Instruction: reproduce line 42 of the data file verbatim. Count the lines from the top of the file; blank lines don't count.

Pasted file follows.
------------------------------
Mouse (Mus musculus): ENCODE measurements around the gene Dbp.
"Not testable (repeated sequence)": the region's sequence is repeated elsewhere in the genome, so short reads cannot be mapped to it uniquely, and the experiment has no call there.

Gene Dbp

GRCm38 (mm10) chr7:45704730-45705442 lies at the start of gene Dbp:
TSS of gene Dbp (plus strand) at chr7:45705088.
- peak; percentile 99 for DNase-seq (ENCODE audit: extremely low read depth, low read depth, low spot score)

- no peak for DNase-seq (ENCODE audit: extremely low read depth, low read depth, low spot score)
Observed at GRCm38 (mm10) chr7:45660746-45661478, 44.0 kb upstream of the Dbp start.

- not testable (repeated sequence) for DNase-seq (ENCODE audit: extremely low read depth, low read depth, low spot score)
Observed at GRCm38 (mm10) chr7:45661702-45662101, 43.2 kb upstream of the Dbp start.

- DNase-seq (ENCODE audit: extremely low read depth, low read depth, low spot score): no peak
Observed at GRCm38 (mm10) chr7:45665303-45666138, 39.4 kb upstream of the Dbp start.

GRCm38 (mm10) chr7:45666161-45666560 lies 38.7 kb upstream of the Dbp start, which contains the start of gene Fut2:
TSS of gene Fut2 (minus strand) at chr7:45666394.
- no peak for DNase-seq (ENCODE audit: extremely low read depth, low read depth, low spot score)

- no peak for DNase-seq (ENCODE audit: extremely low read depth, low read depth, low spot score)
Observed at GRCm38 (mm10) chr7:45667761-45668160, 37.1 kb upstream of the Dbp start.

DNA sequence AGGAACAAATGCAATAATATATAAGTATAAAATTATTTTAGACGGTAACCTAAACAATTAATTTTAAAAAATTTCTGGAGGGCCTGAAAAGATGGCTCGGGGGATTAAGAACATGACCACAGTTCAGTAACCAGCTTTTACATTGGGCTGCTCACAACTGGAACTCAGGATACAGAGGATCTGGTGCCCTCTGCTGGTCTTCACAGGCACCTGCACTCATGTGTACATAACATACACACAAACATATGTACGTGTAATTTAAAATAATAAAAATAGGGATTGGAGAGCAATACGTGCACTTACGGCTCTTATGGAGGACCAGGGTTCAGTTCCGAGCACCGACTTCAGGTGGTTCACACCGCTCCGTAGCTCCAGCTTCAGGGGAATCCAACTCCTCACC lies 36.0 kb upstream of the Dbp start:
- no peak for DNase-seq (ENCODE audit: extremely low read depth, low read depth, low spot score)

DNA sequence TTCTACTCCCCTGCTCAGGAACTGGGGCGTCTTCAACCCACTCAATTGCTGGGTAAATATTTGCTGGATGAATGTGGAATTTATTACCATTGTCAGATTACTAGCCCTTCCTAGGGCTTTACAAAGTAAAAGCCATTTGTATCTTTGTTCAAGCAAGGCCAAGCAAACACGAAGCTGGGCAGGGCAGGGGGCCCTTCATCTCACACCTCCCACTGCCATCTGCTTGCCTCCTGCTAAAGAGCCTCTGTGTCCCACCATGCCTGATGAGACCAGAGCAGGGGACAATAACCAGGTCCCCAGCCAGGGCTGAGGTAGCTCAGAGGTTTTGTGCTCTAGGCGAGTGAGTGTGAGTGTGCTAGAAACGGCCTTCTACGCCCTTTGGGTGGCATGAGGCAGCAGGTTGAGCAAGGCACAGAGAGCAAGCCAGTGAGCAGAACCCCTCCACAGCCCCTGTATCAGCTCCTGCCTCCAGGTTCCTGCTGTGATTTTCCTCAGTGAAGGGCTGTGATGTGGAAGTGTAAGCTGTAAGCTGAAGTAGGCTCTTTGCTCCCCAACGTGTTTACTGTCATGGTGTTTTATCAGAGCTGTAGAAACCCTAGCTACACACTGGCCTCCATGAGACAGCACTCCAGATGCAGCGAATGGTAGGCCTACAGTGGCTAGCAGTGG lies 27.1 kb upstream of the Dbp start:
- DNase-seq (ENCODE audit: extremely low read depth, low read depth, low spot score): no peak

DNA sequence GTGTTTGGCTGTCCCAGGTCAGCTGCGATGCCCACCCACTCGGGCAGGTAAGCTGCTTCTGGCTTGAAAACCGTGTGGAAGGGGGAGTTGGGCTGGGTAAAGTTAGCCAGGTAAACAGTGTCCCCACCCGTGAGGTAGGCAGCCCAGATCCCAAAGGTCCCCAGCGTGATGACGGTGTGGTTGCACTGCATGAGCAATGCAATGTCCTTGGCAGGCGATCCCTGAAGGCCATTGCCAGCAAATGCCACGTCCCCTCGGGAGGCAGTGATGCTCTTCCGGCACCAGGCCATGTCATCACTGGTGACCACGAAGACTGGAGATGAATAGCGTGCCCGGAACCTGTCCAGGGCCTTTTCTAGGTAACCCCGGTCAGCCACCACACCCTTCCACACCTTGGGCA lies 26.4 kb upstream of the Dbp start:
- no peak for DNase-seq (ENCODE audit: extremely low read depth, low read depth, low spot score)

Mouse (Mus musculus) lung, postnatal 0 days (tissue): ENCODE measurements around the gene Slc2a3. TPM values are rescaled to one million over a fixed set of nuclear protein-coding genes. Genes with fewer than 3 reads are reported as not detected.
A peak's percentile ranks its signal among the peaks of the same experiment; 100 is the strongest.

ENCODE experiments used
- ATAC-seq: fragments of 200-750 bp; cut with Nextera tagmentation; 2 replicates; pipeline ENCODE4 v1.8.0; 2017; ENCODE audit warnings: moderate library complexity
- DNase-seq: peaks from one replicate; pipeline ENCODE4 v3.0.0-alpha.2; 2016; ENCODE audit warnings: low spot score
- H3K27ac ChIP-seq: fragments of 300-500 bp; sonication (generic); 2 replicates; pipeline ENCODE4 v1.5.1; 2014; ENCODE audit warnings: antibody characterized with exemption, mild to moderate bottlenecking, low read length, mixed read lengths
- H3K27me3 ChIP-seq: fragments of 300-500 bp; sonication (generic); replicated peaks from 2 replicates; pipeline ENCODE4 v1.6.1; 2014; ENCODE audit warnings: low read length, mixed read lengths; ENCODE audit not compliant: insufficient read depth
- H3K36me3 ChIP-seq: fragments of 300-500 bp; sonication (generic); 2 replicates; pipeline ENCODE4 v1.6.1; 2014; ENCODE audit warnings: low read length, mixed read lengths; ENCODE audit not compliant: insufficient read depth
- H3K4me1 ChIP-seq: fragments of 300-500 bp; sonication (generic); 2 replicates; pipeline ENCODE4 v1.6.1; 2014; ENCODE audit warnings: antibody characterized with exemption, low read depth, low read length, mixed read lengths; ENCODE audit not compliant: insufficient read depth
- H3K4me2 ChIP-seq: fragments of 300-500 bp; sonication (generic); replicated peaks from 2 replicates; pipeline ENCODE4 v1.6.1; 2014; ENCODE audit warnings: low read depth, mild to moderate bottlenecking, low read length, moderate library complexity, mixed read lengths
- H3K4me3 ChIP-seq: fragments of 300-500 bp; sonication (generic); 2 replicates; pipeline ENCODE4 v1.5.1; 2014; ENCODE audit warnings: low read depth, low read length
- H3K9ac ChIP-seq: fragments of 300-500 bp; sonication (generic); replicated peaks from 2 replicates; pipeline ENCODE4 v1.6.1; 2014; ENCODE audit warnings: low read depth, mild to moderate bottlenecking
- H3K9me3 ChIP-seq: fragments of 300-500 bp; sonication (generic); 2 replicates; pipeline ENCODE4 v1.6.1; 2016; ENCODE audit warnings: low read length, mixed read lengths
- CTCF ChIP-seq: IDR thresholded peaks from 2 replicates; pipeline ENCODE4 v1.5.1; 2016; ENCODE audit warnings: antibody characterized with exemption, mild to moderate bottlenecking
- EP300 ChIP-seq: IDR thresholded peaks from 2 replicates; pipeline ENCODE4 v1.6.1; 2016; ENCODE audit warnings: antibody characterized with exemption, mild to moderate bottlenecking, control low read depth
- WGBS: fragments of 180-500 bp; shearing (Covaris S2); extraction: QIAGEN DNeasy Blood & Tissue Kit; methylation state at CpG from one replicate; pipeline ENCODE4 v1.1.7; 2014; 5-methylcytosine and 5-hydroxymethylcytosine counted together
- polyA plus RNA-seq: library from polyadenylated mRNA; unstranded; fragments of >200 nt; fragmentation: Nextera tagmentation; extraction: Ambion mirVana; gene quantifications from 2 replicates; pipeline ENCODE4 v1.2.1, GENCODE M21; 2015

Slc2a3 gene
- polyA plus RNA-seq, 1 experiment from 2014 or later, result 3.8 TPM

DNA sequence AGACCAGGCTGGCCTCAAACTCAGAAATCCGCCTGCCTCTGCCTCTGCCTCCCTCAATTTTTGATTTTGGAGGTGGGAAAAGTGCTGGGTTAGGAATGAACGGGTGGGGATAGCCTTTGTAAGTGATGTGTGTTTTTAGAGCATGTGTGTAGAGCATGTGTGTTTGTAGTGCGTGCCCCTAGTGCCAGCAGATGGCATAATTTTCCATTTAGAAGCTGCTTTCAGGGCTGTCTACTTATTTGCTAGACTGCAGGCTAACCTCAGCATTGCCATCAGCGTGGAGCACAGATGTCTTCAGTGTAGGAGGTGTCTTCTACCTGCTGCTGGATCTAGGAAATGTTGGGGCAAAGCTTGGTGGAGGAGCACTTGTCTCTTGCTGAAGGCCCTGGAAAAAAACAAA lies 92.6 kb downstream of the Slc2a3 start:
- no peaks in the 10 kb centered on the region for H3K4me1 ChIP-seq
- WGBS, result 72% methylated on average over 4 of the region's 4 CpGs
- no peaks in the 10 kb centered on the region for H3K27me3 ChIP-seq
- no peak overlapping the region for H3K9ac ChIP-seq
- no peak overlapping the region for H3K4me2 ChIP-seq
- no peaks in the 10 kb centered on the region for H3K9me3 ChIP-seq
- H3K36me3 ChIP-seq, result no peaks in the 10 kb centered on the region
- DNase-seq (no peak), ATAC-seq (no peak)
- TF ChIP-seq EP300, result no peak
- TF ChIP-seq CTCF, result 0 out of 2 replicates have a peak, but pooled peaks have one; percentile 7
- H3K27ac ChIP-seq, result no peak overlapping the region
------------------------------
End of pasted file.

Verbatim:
- polyA plus RNA-seq, 1 experiment from 2014 or later, result 3.8 TPM